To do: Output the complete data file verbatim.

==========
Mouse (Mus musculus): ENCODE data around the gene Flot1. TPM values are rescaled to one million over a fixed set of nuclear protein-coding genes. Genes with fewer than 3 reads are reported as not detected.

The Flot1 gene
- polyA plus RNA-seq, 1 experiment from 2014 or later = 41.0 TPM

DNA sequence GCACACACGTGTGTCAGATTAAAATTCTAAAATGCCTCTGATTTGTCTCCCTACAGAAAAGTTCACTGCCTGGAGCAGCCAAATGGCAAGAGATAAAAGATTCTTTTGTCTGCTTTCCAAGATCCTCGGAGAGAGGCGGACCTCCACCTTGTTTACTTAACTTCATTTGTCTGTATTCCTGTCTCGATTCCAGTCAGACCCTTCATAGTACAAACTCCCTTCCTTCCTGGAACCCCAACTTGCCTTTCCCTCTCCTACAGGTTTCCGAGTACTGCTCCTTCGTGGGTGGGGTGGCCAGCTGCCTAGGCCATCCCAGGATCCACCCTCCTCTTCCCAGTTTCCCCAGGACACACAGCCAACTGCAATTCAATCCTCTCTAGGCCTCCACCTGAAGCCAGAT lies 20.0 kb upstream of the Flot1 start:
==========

Mouse (Mus musculus): ENCODE data around the gene Flot1. TPM values are rescaled to one million over a fixed set of nuclear protein-coding genes. Genes with fewer than 3 reads are reported as not detected.

The Flot1 gene
- polyA plus RNA-seq, 1 experiment from 2014 or later = 41.0 TPM

DNA sequence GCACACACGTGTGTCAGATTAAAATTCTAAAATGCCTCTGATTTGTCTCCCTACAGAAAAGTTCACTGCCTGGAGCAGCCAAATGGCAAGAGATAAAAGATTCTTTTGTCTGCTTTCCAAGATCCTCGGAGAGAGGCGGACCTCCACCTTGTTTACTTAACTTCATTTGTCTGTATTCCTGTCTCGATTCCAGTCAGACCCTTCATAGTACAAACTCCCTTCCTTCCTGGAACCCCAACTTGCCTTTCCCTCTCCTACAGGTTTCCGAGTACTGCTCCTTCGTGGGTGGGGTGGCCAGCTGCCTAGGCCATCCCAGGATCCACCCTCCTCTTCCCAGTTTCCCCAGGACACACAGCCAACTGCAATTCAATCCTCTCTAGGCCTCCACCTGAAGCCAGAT lies 20.0 kb upstream of the Flot1 start: